How are universities reacting to the Supreme Court’s decision against racial preferences in admissions? At one of the losing institutions, the University of North Carolina–Chapel Hill, the chancellor has hastily announced a new income-based tuition giveaway without prior approval from his overseeing board.
The UNC Policy Manual warns that “No action should be taken which would have the effect of establishing a new community service or student financial aid program without specific approval by the Board of Governors.”
But in response to the loss, Chancellor Kevin Guskiewicz announced on July 7 that, starting next year, Carolina will charge newly admitted students from North Carolina no tuition or required fees if their family income is under $80,000.
While the plan’s dramatic timing looks like an attempt to counteract the Supreme Court’s opinion, it should be examined on its own terms. It is bad policy for several reasons.
First, the plan spends taxpayer money to give away college tuition. The required dollars must come from somewhere—such as taxpayer funds, new philanthropy, higher tuition for other students, or budget cuts. It is exceedingly unlikely that Carolina will stop putting its hand out for taxpayer dollars each year.
Second, the plan’s income threshold shows that it privileges middle-income, not low-income families.
Low-income families already have the Carolina Covenant scholarship—students at up to 200% of the poverty line must take a work-study job, but grants and scholarships cover all the rest of their financial need. For a student in a family of four, a family income up to $53,000 (the 38th percentile in North Carolina) triggers this scholarship.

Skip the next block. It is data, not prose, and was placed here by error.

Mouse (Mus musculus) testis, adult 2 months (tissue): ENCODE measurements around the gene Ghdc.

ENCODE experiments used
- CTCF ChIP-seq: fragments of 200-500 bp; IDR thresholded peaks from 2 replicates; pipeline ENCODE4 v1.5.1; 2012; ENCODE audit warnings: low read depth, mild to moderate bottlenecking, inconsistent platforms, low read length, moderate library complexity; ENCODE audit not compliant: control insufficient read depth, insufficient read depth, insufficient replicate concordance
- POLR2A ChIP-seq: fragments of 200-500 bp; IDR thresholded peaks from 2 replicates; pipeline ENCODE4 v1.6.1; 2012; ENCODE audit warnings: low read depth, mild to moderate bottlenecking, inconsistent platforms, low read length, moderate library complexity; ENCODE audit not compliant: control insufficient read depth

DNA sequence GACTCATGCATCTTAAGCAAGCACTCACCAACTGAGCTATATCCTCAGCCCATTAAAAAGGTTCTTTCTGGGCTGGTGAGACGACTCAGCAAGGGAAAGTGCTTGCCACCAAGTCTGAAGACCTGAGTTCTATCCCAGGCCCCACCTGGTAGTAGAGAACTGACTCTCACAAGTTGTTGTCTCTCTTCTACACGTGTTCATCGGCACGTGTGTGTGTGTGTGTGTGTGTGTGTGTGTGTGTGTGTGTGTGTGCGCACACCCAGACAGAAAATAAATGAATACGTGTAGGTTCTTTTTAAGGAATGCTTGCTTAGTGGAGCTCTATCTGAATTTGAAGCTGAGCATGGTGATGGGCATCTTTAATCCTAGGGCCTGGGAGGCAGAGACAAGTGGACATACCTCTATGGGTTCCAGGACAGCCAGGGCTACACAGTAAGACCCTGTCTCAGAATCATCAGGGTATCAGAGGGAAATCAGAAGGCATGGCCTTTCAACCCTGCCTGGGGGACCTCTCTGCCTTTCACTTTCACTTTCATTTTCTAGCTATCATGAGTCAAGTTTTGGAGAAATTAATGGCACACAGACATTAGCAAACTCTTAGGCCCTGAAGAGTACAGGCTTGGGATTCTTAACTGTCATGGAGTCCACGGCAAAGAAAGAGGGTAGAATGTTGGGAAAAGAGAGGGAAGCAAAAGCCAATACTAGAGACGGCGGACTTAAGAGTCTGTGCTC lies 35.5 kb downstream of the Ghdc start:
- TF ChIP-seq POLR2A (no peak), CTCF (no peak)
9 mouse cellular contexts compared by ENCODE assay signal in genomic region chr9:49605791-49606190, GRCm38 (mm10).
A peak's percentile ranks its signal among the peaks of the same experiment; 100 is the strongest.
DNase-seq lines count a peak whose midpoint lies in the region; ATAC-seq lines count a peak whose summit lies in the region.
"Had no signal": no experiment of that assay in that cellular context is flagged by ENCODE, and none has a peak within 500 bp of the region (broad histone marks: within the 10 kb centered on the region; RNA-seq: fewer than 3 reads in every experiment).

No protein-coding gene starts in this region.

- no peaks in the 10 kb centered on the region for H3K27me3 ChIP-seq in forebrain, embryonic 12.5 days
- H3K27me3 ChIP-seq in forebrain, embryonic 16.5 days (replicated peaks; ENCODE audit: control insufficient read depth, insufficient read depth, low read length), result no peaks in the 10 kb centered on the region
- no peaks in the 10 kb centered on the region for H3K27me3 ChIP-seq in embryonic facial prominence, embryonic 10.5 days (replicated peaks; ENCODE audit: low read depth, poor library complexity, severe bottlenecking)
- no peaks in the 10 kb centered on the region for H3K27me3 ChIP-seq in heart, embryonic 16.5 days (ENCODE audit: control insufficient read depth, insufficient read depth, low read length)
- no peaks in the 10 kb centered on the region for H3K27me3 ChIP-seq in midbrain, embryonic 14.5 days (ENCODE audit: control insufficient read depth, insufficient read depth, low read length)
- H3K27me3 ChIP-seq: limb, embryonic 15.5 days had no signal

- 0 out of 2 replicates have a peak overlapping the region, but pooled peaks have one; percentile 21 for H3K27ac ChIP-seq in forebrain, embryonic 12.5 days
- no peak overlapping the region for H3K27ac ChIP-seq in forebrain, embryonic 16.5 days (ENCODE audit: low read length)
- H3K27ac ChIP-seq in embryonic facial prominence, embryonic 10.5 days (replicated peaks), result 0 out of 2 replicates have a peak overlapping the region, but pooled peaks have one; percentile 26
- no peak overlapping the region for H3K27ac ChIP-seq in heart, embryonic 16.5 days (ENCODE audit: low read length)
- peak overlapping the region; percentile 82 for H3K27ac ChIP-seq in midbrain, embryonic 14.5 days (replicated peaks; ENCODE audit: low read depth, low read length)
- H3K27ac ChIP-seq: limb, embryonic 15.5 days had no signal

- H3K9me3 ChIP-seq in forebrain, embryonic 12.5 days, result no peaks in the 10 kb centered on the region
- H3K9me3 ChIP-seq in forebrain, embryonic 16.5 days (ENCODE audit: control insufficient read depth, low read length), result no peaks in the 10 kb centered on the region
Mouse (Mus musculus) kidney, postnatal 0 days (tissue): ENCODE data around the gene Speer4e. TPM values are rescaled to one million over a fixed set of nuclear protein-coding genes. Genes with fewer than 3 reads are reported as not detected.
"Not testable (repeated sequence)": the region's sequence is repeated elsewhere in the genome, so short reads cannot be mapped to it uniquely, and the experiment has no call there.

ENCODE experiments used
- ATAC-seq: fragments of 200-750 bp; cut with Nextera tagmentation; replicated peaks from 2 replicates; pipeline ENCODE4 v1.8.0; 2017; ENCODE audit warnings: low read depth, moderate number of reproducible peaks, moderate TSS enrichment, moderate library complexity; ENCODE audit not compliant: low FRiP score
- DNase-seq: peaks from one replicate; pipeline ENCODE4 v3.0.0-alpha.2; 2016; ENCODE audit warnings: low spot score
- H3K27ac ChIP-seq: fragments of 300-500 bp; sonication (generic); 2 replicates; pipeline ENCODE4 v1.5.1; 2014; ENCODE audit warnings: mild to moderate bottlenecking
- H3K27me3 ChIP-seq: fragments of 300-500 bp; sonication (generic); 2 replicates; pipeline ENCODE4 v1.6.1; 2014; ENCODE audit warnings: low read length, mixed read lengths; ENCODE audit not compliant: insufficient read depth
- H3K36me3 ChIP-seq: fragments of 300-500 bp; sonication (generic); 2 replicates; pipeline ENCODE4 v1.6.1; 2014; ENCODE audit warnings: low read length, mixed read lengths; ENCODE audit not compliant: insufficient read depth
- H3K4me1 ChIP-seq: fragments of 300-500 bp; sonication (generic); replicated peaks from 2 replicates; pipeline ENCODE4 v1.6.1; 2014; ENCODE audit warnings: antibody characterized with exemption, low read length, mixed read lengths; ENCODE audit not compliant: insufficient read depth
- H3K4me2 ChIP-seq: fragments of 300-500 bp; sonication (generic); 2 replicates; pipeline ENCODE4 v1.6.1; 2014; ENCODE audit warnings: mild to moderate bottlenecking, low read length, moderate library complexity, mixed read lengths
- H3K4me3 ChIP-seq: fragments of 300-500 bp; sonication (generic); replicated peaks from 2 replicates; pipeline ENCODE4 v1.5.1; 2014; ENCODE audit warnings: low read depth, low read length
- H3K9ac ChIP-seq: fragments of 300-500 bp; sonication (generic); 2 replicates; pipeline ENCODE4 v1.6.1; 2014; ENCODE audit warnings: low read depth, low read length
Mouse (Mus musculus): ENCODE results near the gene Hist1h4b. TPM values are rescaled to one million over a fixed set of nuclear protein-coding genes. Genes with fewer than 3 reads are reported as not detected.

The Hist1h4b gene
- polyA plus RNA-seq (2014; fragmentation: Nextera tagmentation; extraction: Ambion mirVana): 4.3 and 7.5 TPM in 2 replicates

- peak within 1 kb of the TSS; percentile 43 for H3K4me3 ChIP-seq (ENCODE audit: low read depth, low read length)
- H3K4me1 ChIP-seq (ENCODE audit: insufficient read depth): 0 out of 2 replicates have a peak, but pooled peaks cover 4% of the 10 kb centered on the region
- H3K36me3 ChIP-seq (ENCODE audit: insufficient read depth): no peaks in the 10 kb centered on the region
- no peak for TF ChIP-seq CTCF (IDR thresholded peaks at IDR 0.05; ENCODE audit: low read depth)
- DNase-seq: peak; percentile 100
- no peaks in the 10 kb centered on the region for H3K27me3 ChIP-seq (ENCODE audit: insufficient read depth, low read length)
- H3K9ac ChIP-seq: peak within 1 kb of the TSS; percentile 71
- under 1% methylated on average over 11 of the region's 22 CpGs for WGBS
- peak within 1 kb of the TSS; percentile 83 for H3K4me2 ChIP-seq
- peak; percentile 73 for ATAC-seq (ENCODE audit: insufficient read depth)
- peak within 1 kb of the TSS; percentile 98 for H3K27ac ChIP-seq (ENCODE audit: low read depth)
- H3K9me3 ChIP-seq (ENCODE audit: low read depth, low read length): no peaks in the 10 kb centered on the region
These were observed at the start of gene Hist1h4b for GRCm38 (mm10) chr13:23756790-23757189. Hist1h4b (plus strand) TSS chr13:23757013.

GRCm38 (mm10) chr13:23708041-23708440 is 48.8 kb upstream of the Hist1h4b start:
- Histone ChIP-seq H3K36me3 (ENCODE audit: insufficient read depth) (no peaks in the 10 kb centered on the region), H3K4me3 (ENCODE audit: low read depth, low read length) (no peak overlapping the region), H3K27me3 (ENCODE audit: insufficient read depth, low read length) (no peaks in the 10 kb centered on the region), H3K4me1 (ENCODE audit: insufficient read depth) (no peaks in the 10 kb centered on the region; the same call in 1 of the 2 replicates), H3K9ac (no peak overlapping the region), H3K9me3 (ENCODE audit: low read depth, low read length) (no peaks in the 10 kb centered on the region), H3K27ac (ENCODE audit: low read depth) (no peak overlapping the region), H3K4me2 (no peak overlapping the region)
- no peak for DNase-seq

This means that the new plan is directed at middle-income families. The $80,000 cap even reaches the 55th percentile of family income.
Third, unlike the Carolina Covenant scholarship, the new plan is a blunt instrument, taking no account of family size. Nor does it consider family wealth. It does not include work-study like the Carolina Covenant and Blue Sky programs.
Fourth, Chancellor Guskiewicz’s plan will change the balance of tuition revenue across UNC System institutions. Under the UNC System’s new, laudable performance-based funding formula, student debt and graduation rates are significant factors. Carolina and other universities are eligible for up to three percent bonuses for good performance. By changing the balance of student debt across the UNC System, Carolina is unilaterally changing its chance for a bonus versus the other UNC System institutions.
Such effects on competition and enrollment justify why the UNC Policy Manual requires board permission. But Chancellor Guskiewicz did not even alert his own trustees—at least so far as recent public meetings are concerned. Such a plan seems not to be recorded.
The chancellor probably left the UNC System Board of Governors and state legislators equally in the dark. The latest budget request mentions no such plan.
What happened to shared governance among the UNC System faculty, administration, and board?
The chancellor is now pushing this scheme through after spending $24.5 million just to lose the UNC v. Students for Fair Admissions lawsuit, which put an end to racial preferences. That’s the equivalent of a full year of tuition for 3,500 North Carolina students.
If the university cut its $3 million diversity, equity, and inclusion bureaucracy to cover some of the costs, the changes might be more palatable.
However UNC intends to pay for it, it was a mistake to spring this rushed plan on the public and on UNC’s boards unilaterally.
This piece originally appeared in RealClear Education